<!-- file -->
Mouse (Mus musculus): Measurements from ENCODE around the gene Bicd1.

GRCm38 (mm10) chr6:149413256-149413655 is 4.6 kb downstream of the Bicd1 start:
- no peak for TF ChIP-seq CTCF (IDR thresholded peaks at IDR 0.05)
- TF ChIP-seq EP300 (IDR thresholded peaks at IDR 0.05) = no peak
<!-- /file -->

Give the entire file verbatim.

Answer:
Mouse (Mus musculus): Measurements from ENCODE around the gene Bicd1.

GRCm38 (mm10) chr6:149413256-149413655 is 4.6 kb downstream of the Bicd1 start:
- no peak for TF ChIP-seq CTCF (IDR thresholded peaks at IDR 0.05)
- TF ChIP-seq EP300 (IDR thresholded peaks at IDR 0.05) = no peak